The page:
Climate Adaptation

CLIMATE ADAPTATION

I want to punch climate change in the face. A blog about the interactions between the built environment, people, and nature.


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Killing of Environmental Activists Rises Globally

Interesting that the investigators found that “authorities and security forces” (e.g., government) are complicit. I wonder how they found this information (or if they assumed it)?Anyone have this report? If so, can you kindly send it to me?

ecowatchorg:

FOIA-Matic: A Tool for Pollution Response Transparency

SUBMIT FEEDBACK UNTIL 5PM TOMORROW.

To help citizens find out how the Coast Guard and Environmental Protection Agency responded to pollution reports, we are proposing FOIA-matic, a new feature to be added to Louisiana Bucket Brigade‘s iWitness Pollution Map and SkyTruth‘s Gulf Oil Spill Tracker. This simple tool will enable anyone to easily submit a Freedom of Information Act (FOIA) request to the Coast Guard and EPA to find out if  there was any response or enforcement to a pollution report.

Excellent. FOIA is complicated and expensive. Now, citizens can find more information from government regarding pollution (among other enviro-y things). Pass it on.

Note the above oil fire was just a few days ago.

The CIA Has a Climate Change Program—and It Shouldn’t Be Secret

The head of the CIA has resigned because penis. Here’s a bit about the CIA’s very secretive climate change program.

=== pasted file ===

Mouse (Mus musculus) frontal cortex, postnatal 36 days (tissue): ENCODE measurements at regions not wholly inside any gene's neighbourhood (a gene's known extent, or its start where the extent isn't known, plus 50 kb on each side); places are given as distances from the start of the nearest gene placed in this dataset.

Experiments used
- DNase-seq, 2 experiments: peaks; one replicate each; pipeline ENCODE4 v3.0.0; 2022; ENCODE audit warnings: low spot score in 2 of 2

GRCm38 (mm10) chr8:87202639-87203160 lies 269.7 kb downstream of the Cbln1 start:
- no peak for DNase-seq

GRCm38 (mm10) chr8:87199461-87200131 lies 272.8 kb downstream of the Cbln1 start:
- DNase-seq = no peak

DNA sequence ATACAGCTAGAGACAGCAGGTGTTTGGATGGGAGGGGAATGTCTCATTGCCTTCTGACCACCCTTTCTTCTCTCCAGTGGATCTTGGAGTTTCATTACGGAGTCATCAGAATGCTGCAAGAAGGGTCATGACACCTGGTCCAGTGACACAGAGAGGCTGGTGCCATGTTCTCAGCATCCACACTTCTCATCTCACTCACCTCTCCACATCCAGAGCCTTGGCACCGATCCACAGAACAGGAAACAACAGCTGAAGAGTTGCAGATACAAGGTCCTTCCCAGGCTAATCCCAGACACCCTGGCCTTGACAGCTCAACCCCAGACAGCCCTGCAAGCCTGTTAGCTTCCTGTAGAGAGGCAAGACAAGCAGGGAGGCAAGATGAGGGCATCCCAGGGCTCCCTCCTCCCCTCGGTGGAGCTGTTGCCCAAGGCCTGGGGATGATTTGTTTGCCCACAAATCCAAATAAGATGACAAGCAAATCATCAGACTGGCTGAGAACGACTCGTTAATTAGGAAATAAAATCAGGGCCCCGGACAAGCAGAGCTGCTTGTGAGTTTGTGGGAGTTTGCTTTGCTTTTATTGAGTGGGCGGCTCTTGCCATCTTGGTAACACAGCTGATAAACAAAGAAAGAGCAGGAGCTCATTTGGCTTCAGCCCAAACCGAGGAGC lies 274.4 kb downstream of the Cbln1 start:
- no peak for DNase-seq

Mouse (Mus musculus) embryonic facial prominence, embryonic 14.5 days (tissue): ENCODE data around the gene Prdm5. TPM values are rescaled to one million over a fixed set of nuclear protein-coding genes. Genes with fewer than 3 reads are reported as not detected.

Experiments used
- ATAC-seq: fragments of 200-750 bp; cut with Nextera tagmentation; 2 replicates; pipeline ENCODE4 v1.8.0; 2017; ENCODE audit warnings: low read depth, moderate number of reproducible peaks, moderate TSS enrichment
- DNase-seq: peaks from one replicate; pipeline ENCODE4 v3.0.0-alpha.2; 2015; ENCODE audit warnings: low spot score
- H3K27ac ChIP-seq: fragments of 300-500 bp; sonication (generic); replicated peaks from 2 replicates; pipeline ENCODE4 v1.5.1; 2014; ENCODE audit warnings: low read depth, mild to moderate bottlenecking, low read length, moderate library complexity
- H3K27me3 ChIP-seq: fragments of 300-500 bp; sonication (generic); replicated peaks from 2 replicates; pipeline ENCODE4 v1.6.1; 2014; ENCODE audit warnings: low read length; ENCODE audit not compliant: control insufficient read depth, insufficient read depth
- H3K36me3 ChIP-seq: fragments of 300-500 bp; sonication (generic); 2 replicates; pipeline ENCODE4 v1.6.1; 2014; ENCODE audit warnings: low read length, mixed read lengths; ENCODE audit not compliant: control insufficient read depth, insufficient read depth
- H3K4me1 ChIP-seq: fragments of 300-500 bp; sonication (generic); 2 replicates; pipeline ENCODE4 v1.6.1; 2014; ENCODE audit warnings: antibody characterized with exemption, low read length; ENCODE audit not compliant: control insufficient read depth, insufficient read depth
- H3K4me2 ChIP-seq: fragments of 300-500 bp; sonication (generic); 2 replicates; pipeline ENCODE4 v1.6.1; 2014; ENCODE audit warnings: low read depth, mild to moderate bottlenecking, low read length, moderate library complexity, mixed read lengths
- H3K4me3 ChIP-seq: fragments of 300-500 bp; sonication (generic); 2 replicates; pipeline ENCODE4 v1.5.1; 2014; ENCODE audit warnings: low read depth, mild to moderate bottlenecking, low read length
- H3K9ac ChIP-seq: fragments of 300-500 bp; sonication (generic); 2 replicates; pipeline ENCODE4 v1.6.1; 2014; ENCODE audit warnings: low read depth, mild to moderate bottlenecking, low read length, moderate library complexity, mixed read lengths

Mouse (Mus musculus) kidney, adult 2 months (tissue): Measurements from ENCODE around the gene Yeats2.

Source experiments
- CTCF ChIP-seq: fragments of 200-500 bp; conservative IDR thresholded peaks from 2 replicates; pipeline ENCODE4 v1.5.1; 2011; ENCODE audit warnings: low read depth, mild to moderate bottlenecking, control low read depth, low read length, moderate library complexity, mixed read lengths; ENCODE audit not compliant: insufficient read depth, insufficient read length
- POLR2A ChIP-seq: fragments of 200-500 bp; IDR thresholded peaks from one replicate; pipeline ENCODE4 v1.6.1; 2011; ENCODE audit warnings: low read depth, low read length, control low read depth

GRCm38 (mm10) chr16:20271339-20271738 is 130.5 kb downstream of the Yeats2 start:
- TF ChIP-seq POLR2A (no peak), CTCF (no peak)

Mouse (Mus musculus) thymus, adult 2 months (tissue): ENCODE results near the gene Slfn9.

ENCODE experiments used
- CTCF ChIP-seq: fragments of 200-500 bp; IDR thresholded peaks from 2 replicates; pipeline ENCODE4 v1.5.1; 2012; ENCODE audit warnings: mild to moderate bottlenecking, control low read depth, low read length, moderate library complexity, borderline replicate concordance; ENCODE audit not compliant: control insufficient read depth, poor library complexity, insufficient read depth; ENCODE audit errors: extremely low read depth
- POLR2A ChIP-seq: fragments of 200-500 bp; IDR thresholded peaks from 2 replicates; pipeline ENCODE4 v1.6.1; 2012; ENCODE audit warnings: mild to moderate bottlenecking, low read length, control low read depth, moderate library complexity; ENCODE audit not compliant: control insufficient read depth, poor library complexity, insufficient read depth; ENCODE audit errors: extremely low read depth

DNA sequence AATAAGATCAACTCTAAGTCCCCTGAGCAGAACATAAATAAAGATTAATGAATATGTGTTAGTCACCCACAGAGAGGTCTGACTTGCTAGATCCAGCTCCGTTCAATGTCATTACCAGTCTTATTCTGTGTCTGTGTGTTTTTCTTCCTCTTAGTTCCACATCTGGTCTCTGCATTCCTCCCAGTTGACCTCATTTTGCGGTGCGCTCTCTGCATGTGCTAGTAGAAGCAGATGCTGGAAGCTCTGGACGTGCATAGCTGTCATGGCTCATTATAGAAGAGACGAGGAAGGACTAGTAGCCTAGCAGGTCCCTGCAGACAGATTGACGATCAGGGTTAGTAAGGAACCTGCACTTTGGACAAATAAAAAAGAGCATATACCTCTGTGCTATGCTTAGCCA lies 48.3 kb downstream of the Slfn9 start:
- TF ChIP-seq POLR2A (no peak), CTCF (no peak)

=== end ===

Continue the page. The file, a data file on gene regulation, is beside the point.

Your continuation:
Perhaps not surprisingly, the CIA has been very close-mouthed—even for, you know, the CIA—about its work on climate change. Republican Senator John Barrasso of Wyoming tried to kill funding for the center earlier this year, and conservatives—who increasingly discount the reality of global warming—have expressed skepticism about the CIA’s climate work. It’s a rule every spy should know—when the heat is coming, keep your head down and stay out of sight.

The problem is that such the CIA’s environmental intelligence gathering has little value if it’s not being shared—not a single document has been issued, and the agency insists on classifying much of its material classified. And that secrecy means the agency itself, by virtue of its isolation, is missing out on the latest science.

Read more: TIME

Right-Wing Think Tank FOIAs Climate Scientists

FOIA (Freedom of Information Act) is an important US law that allows the public access to government records. Anyone can file a FOIA. Most scientists are employed by universities, which are subject to FOIA requests. A right-wing group called “American Tradition Institute” has filed several requests to review emails of climate scientists, especially communications those scientists have had with the media, such as the New York Times, etc.

The issue gets complicated from there - issues of intimidation, conspiracy, free speech, politics, etc. It’s an interesting question - should government employed scientists’ emails be made public?

UPDATE: Please read the story.

UPDATE II: What about students’ emails, who get government funding from TA-ing, dorm monitoring, scholarships, lab grants, government loans, etc.?

CLIMATE WIN! Va. Supreme Court tosses Cuccinelli’s case against former U-Va. climate change researcher

"The Virginia Supreme Court said Friday that Attorney General Ken Cuccinelli II does not have the authority to demand records related to a former University of Virginia climate researcher’s work.

In 2010, Cuccinelli (R), a global warming skeptic, issued a civil investigative demand, essentially a subpoena, for documents from the state’s flagship university.